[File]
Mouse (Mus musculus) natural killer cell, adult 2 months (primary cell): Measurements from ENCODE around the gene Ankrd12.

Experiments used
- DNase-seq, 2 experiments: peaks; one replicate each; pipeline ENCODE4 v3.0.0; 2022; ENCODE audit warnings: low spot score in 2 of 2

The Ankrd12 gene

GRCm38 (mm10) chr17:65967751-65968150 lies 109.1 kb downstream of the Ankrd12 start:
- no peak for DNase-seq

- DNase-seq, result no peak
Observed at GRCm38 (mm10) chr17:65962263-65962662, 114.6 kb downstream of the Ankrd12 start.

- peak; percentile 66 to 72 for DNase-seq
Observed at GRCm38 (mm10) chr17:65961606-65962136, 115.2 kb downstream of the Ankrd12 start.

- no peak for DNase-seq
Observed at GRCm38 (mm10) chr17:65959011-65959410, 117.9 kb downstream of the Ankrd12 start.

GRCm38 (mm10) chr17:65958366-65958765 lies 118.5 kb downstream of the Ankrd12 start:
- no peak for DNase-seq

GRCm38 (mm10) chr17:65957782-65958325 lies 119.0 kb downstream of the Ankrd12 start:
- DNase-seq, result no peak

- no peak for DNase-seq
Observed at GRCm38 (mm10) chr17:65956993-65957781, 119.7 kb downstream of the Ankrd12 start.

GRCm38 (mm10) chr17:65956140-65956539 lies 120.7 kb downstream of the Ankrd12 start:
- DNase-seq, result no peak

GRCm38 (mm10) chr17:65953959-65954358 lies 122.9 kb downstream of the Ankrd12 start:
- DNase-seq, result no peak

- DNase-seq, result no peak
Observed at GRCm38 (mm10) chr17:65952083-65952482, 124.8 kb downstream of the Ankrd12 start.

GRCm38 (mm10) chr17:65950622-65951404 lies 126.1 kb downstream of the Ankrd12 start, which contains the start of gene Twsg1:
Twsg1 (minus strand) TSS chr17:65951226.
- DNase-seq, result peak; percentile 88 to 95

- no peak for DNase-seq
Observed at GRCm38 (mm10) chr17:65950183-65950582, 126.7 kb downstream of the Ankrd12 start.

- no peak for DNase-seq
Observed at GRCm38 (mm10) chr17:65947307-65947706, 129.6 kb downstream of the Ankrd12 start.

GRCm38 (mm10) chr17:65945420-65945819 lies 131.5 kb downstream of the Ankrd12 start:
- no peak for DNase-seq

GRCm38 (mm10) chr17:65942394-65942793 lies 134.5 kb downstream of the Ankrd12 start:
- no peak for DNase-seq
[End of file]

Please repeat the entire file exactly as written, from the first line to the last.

Mouse (Mus musculus) natural killer cell, adult 2 months (primary cell): Measurements from ENCODE around the gene Ankrd12.

Experiments used
- DNase-seq, 2 experiments: peaks; one replicate each; pipeline ENCODE4 v3.0.0; 2022; ENCODE audit warnings: low spot score in 2 of 2

The Ankrd12 gene

GRCm38 (mm10) chr17:65967751-65968150 lies 109.1 kb downstream of the Ankrd12 start:
- no peak for DNase-seq

- DNase-seq, result no peak
Observed at GRCm38 (mm10) chr17:65962263-65962662, 114.6 kb downstream of the Ankrd12 start.

- peak; percentile 66 to 72 for DNase-seq
Observed at GRCm38 (mm10) chr17:65961606-65962136, 115.2 kb downstream of the Ankrd12 start.

- no peak for DNase-seq
Observed at GRCm38 (mm10) chr17:65959011-65959410, 117.9 kb downstream of the Ankrd12 start.

GRCm38 (mm10) chr17:65958366-65958765 lies 118.5 kb downstream of the Ankrd12 start:
- no peak for DNase-seq

GRCm38 (mm10) chr17:65957782-65958325 lies 119.0 kb downstream of the Ankrd12 start:
- DNase-seq, result no peak

- no peak for DNase-seq
Observed at GRCm38 (mm10) chr17:65956993-65957781, 119.7 kb downstream of the Ankrd12 start.

GRCm38 (mm10) chr17:65956140-65956539 lies 120.7 kb downstream of the Ankrd12 start:
- DNase-seq, result no peak

GRCm38 (mm10) chr17:65953959-65954358 lies 122.9 kb downstream of the Ankrd12 start:
- DNase-seq, result no peak

- DNase-seq, result no peak
Observed at GRCm38 (mm10) chr17:65952083-65952482, 124.8 kb downstream of the Ankrd12 start.

GRCm38 (mm10) chr17:65950622-65951404 lies 126.1 kb downstream of the Ankrd12 start, which contains the start of gene Twsg1:
Twsg1 (minus strand) TSS chr17:65951226.
- DNase-seq, result peak; percentile 88 to 95

- no peak for DNase-seq
Observed at GRCm38 (mm10) chr17:65950183-65950582, 126.7 kb downstream of the Ankrd12 start.

- no peak for DNase-seq
Observed at GRCm38 (mm10) chr17:65947307-65947706, 129.6 kb downstream of the Ankrd12 start.

GRCm38 (mm10) chr17:65945420-65945819 lies 131.5 kb downstream of the Ankrd12 start:
- no peak for DNase-seq

GRCm38 (mm10) chr17:65942394-65942793 lies 134.5 kb downstream of the Ankrd12 start:
- no peak for DNase-seq